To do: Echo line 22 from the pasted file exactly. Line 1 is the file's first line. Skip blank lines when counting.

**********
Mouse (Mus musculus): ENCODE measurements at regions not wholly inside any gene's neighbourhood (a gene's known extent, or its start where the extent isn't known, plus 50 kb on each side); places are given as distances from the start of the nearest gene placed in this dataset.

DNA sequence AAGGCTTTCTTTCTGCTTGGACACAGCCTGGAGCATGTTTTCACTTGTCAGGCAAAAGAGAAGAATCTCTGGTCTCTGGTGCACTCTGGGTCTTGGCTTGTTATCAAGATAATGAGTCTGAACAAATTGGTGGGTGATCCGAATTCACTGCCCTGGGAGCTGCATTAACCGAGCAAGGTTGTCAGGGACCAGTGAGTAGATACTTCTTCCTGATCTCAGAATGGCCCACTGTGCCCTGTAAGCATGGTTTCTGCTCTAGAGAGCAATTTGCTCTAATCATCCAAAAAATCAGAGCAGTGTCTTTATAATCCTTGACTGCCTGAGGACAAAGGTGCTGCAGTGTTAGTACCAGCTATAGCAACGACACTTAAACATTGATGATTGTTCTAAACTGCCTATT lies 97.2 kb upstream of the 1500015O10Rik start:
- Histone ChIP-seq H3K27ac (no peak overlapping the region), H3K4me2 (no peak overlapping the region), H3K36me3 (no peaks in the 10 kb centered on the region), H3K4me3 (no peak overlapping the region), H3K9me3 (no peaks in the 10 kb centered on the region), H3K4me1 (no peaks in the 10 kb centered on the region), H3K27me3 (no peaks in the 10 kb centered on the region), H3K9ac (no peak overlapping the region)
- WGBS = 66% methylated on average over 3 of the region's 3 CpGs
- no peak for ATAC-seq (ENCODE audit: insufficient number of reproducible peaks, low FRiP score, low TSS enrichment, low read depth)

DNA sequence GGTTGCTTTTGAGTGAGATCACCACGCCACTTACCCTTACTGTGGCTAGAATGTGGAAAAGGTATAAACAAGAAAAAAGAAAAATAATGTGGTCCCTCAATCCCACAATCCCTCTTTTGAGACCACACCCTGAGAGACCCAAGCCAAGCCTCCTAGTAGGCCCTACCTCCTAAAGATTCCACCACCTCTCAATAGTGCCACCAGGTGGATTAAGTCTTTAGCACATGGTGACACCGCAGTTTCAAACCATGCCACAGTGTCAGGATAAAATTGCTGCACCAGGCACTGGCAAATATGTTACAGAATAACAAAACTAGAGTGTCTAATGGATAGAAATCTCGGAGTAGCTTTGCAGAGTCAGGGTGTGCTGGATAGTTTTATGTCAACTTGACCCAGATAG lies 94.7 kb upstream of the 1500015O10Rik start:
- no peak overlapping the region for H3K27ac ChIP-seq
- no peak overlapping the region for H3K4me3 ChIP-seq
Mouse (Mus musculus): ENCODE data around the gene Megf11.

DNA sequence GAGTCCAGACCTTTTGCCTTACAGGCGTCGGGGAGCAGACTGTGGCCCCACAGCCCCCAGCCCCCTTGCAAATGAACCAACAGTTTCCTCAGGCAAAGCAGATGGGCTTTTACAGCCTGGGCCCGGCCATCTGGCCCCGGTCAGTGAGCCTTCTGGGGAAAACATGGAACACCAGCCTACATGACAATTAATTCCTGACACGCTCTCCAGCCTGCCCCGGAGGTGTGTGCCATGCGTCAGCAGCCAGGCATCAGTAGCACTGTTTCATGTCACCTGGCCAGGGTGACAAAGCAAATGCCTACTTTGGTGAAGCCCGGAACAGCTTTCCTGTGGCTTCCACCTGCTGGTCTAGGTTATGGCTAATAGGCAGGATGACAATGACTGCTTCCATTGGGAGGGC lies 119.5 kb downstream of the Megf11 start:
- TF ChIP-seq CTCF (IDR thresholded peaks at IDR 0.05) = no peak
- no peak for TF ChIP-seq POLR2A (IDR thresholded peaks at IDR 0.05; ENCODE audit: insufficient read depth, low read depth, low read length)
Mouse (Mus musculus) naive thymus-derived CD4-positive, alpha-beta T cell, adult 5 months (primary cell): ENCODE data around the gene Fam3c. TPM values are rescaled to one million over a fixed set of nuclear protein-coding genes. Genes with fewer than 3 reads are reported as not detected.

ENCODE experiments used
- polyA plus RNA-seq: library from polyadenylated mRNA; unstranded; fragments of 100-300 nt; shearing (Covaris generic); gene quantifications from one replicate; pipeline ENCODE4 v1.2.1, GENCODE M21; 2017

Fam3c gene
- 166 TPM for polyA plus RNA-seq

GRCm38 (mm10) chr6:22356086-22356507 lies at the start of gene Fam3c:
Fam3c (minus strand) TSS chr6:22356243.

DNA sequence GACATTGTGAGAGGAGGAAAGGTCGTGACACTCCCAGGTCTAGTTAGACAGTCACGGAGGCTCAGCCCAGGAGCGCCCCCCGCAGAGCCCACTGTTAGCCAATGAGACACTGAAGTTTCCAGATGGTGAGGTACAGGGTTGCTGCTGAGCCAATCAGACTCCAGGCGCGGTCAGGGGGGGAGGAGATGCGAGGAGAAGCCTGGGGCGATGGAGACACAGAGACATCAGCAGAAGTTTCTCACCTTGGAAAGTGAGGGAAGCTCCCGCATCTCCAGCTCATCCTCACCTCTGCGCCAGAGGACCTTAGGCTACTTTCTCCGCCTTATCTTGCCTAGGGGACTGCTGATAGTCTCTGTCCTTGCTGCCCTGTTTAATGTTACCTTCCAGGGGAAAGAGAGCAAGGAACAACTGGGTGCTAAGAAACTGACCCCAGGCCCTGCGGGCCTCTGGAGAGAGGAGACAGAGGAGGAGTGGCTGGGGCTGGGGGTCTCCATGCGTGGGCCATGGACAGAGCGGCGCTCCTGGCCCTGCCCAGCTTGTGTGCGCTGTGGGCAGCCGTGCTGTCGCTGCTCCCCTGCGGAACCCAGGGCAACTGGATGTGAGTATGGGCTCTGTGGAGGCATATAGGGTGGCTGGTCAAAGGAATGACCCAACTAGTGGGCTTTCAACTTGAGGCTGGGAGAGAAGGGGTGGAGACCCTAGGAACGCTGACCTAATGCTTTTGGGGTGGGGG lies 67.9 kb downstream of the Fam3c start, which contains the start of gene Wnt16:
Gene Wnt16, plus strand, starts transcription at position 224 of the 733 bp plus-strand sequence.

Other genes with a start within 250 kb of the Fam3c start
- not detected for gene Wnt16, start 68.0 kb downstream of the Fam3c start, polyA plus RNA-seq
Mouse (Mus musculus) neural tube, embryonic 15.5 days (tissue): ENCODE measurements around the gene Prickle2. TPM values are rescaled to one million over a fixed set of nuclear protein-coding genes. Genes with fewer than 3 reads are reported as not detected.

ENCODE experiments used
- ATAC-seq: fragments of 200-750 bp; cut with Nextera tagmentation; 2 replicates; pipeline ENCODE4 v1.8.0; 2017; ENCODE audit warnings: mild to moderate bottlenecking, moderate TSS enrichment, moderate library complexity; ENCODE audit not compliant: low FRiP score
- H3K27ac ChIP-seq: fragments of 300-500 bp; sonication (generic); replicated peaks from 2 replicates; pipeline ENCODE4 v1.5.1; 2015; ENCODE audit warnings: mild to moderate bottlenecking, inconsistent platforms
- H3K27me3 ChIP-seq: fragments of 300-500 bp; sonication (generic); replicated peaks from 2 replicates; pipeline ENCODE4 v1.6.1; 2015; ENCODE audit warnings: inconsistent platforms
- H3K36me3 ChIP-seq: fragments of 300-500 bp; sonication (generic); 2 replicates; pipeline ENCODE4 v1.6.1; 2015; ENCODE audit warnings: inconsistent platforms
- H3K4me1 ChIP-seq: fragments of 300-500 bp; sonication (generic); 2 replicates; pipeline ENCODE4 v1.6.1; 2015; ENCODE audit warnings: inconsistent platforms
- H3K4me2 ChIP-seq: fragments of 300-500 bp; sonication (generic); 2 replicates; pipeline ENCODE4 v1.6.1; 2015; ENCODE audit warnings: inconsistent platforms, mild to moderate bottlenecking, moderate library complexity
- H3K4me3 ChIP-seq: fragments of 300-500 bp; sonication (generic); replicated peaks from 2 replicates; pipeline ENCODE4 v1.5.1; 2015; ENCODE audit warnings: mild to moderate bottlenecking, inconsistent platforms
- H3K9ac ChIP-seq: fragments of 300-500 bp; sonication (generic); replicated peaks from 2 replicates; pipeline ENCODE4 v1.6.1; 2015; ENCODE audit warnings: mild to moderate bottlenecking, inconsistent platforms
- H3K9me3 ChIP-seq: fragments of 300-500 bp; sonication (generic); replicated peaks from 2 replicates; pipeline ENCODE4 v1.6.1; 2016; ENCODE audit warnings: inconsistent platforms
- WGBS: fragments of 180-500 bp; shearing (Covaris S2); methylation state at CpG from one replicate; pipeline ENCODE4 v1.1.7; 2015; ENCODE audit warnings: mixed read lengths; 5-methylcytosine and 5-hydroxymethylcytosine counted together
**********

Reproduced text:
Other genes with a start within 250 kb of the Fam3c start